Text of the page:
On the left of a layer, you can toggle the Padlock icon to fix the layer in one position and prevent any further changes. To be doubly sure, you can hide this by going to Layer > Mask > Hide Locked Masks which will disappear from the project view entirely. Just to be safe!

For more information on masks, check out our video tutorial on How to Add Masks and Basic Shapes in After Effects.

When you create a mask within a layer you can amend the mask mode to one of seven options, all of which do different things. Beside the name of the mask, click the dropdown. By default, it should be set to Add.

Add – Select Add for the most commonly used and default mask mode. It simply creates a mask, and if you lay multiple masks together it will sit one on top of the other.

None – This deactivates the mask.

Subtract – This mask mode shows the difference between a mask and anything beneath it, negating the one beneath it but unaffecting the mask above it.

Intersect – If you have more than one masks that overlap, the Intersect mask mode will reveal only the sections of the masks which overlap.

Difference – Difference is basically the opposite of Intersect. Selecting the Difference mask mode will reveal all of the mask, except for the section which is overlapping another mask.

Lighten – When two masks that have less than 100% opacity overlap, the color of the intersection will be darker than the opacity of the rest of the masks. Selecting Lighten will make the opacity even across the masks.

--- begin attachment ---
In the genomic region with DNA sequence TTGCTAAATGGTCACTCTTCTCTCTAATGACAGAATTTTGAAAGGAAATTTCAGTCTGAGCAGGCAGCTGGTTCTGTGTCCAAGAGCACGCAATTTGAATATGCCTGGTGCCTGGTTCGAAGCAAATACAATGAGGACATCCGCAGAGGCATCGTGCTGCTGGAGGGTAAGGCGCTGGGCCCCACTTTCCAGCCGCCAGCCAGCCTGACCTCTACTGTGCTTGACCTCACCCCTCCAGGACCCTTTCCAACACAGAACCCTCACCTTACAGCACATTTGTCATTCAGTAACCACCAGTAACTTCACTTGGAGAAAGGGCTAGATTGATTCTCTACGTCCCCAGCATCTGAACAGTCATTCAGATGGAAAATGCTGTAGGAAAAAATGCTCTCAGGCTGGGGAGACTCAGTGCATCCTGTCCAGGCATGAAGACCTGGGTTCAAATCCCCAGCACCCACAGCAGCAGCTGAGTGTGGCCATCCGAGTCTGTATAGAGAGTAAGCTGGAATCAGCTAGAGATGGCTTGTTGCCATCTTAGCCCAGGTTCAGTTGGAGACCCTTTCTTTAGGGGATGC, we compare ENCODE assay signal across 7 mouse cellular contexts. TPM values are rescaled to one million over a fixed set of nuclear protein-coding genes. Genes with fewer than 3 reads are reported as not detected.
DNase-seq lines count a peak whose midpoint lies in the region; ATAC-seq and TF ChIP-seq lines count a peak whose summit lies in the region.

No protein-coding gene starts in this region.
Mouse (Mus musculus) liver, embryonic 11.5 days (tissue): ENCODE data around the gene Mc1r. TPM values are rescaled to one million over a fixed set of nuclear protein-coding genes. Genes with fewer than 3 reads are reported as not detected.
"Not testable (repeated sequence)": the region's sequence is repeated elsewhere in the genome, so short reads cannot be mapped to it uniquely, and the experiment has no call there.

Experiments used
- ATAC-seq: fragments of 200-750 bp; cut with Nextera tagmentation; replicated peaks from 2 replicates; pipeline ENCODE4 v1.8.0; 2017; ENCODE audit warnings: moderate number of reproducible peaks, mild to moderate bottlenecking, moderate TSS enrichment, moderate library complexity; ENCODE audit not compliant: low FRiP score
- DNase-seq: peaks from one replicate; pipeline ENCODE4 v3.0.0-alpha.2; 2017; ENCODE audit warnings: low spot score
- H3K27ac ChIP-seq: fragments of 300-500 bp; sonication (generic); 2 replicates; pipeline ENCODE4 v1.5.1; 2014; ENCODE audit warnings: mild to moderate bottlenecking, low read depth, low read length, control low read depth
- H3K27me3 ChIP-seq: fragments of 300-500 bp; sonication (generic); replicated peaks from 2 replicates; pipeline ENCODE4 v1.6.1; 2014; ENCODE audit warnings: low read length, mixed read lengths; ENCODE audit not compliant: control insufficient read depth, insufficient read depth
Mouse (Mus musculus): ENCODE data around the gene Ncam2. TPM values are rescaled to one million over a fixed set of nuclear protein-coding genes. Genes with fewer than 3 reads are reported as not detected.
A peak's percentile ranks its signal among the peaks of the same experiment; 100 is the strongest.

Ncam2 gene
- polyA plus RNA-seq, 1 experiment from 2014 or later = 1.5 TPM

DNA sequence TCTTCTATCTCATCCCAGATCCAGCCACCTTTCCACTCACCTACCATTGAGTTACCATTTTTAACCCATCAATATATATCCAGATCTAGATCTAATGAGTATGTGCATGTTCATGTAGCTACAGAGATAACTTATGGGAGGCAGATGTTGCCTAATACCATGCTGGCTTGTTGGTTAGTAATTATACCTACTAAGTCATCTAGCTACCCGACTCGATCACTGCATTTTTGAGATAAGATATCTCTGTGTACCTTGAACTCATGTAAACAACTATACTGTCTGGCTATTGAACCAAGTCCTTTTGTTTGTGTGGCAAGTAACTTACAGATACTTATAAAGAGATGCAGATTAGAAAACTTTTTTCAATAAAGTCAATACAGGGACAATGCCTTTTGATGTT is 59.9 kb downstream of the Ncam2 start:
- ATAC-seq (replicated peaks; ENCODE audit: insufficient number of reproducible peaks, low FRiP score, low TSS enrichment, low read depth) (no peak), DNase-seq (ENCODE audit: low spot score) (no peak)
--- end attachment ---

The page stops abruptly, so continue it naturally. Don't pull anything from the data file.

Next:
Darken – Darken works the opposite way of Lighten, increasing the opacity of two masks that are intersecting.

Part 3: How to Add Animation and Movement

Masks don’t just have to be stationary objects that cover up or reveal individual things in a frame. You can animate them just like other assets in After Effects to create cool, seamless transitions and reveals. To animate a mask:

Step 1: Select the mask you want to animate within the layer it is sitting in.

Step 2: Collapse the drop-down and click the stopwatch beside Mask Path. This will create a keyframe and set the mask’s first position.

Step 3: Move the playhead forward in time.

Step 4: Adjust the mask to its final position.

Step 5: Click the stopwatch again. The mask will then move from the starting position to the final position in the time you have moved the playhead to.

You can continue to add keyframes throughout the mask path to slow it down, speed it up, smooth out the animation and generally move the mask in different ways. Simply move the playhead to when you want the particular stage of animation to finish by, adjust the mask position or size, and hit the stopwatch again to create a keyframe.

Masks make up some of the fundamentals of After Effects, and mastering them will set you on the way to creating great motion graphics very quickly. Once you’ve got to grips with the different ways of creating a mask, create several within one composition and change the mask modes to affect how the masks interact with each other. Finally, use keyframes in the Mask Path tool to animate your masks, creating slick and seamless transitions.